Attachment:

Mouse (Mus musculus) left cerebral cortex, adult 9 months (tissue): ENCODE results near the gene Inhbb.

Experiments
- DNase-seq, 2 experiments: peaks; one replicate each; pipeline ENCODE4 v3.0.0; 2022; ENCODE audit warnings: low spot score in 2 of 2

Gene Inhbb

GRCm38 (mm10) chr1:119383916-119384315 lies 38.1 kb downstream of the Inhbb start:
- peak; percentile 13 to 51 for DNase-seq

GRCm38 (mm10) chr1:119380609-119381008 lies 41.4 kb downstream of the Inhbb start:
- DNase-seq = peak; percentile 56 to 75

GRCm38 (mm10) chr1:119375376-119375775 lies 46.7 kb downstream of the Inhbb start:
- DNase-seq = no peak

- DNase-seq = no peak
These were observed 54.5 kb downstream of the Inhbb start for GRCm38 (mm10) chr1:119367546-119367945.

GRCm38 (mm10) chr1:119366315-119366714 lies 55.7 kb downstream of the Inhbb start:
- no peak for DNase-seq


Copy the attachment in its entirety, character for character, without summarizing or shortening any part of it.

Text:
Mouse (Mus musculus) left cerebral cortex, adult 9 months (tissue): ENCODE results near the gene Inhbb.

Experiments
- DNase-seq, 2 experiments: peaks; one replicate each; pipeline ENCODE4 v3.0.0; 2022; ENCODE audit warnings: low spot score in 2 of 2

Gene Inhbb

GRCm38 (mm10) chr1:119383916-119384315 lies 38.1 kb downstream of the Inhbb start:
- peak; percentile 13 to 51 for DNase-seq

GRCm38 (mm10) chr1:119380609-119381008 lies 41.4 kb downstream of the Inhbb start:
- DNase-seq = peak; percentile 56 to 75

GRCm38 (mm10) chr1:119375376-119375775 lies 46.7 kb downstream of the Inhbb start:
- DNase-seq = no peak

- DNase-seq = no peak
These were observed 54.5 kb downstream of the Inhbb start for GRCm38 (mm10) chr1:119367546-119367945.

GRCm38 (mm10) chr1:119366315-119366714 lies 55.7 kb downstream of the Inhbb start:
- no peak for DNase-seq